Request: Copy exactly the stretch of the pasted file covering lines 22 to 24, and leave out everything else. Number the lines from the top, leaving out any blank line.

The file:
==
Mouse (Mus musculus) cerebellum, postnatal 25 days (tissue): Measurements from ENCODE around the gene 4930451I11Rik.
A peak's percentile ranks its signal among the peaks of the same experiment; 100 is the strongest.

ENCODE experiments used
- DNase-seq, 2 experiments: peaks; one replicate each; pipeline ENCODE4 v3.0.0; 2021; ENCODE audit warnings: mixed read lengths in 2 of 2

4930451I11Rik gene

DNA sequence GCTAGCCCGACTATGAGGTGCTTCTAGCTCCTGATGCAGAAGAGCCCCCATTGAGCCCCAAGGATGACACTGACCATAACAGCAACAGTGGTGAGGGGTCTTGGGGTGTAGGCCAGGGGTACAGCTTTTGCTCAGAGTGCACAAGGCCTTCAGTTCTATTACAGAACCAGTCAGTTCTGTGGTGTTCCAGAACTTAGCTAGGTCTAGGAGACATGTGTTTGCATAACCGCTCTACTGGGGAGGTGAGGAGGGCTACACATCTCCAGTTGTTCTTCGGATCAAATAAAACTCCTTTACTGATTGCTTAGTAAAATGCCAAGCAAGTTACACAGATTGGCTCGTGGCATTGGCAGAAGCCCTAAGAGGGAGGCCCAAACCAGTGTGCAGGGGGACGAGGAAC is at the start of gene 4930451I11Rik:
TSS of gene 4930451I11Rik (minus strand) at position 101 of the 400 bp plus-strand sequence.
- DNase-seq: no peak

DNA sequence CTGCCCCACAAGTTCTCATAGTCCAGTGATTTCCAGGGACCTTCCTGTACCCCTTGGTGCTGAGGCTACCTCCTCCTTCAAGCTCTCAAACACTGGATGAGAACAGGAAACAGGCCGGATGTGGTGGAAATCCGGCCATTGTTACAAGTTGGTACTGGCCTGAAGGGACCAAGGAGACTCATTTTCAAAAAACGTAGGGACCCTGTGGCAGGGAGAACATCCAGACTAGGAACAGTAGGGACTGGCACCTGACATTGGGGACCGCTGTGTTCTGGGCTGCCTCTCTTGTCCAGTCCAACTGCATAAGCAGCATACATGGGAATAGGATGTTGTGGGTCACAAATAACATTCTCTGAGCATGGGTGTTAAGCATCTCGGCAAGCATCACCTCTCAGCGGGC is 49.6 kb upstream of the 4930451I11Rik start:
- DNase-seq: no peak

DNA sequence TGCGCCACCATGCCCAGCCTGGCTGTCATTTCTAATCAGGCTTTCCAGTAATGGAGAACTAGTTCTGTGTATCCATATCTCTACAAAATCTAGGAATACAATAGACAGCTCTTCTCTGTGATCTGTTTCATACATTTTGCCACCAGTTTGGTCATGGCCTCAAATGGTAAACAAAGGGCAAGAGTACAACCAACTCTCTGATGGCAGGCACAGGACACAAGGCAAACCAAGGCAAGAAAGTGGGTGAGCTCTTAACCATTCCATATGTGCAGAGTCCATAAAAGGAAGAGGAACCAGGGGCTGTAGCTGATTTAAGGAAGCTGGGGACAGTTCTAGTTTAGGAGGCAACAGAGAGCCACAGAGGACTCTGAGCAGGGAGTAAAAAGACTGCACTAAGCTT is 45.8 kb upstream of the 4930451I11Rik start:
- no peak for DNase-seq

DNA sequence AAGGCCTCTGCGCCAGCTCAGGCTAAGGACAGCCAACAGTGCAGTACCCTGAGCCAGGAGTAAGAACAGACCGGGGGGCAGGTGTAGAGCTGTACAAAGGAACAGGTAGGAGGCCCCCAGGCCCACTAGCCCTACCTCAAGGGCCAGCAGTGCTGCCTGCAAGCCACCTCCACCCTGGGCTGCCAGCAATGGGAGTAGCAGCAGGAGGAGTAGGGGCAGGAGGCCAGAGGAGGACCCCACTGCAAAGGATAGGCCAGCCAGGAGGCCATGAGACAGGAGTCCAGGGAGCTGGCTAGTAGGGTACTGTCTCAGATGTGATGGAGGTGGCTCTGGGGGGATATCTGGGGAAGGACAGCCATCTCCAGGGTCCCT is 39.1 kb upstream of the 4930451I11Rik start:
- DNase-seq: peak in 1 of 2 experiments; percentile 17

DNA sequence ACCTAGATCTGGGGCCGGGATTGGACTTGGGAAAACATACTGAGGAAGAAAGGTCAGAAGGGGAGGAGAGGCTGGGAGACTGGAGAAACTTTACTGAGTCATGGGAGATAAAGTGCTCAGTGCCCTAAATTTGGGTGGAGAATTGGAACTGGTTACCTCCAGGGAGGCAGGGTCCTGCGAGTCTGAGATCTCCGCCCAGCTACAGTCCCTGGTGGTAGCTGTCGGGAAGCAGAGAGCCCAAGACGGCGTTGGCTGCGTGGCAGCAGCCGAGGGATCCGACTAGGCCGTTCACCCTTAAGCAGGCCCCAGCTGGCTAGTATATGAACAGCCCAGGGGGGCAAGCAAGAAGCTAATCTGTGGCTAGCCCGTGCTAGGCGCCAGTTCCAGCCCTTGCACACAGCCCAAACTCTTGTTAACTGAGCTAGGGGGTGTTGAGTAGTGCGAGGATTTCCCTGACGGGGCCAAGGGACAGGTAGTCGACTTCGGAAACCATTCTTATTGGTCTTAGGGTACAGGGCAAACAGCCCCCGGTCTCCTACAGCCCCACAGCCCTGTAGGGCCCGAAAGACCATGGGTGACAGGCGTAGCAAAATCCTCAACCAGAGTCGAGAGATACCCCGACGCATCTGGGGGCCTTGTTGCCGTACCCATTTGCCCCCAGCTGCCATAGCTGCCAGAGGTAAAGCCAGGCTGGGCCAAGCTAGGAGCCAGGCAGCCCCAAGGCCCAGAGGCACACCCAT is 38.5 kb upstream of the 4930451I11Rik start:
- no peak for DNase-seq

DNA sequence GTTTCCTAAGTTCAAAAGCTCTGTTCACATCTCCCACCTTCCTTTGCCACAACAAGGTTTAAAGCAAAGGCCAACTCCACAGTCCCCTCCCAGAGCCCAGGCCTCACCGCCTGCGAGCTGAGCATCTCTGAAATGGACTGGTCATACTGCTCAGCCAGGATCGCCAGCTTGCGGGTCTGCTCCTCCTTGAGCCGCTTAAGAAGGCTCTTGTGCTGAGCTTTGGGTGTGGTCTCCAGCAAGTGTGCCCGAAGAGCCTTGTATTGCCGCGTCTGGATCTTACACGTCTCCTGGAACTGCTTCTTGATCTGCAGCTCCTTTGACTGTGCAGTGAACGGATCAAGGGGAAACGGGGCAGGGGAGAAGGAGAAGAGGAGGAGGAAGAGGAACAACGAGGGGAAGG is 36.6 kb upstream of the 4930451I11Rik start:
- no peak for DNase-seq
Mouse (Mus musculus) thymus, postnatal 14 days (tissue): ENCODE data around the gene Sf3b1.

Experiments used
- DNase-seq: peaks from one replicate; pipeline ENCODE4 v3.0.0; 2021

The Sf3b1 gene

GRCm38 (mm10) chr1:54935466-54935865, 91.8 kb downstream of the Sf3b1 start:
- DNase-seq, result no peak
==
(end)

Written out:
The Sf3b1 gene

GRCm38 (mm10) chr1:54935466-54935865, 91.8 kb downstream of the Sf3b1 start:
- DNase-seq, result no peak